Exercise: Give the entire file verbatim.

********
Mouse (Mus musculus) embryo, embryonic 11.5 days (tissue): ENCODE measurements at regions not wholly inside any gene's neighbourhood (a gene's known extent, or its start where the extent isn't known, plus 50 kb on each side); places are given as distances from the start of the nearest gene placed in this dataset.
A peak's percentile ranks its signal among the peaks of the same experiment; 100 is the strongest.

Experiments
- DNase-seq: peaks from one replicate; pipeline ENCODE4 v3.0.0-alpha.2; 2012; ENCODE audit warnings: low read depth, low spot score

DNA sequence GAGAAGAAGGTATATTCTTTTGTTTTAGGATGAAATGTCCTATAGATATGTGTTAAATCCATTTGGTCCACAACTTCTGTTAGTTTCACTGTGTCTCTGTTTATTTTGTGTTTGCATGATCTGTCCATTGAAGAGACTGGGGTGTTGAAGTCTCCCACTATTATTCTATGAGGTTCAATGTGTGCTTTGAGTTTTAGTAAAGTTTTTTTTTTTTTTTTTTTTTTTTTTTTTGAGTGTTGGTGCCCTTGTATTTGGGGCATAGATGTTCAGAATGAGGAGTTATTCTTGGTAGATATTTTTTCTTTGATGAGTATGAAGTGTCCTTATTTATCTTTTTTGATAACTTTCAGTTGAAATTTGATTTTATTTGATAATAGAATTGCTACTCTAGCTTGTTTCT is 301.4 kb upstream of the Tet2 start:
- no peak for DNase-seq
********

Mouse (Mus musculus) embryo, embryonic 11.5 days (tissue): ENCODE measurements at regions not wholly inside any gene's neighbourhood (a gene's known extent, or its start where the extent isn't known, plus 50 kb on each side); places are given as distances from the start of the nearest gene placed in this dataset.
A peak's percentile ranks its signal among the peaks of the same experiment; 100 is the strongest.

Experiments
- DNase-seq: peaks from one replicate; pipeline ENCODE4 v3.0.0-alpha.2; 2012; ENCODE audit warnings: low read depth, low spot score

DNA sequence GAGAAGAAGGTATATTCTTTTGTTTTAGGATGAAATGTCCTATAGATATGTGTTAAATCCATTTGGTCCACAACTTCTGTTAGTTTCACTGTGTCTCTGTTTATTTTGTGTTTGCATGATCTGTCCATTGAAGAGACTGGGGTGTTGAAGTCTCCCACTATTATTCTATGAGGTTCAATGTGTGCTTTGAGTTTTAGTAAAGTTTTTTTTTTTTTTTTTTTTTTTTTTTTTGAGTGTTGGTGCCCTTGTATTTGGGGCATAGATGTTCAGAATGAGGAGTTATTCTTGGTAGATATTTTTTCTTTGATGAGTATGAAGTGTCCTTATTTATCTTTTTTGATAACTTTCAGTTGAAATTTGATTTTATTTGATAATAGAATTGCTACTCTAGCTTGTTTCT is 301.4 kb upstream of the Tet2 start:
- no peak for DNase-seq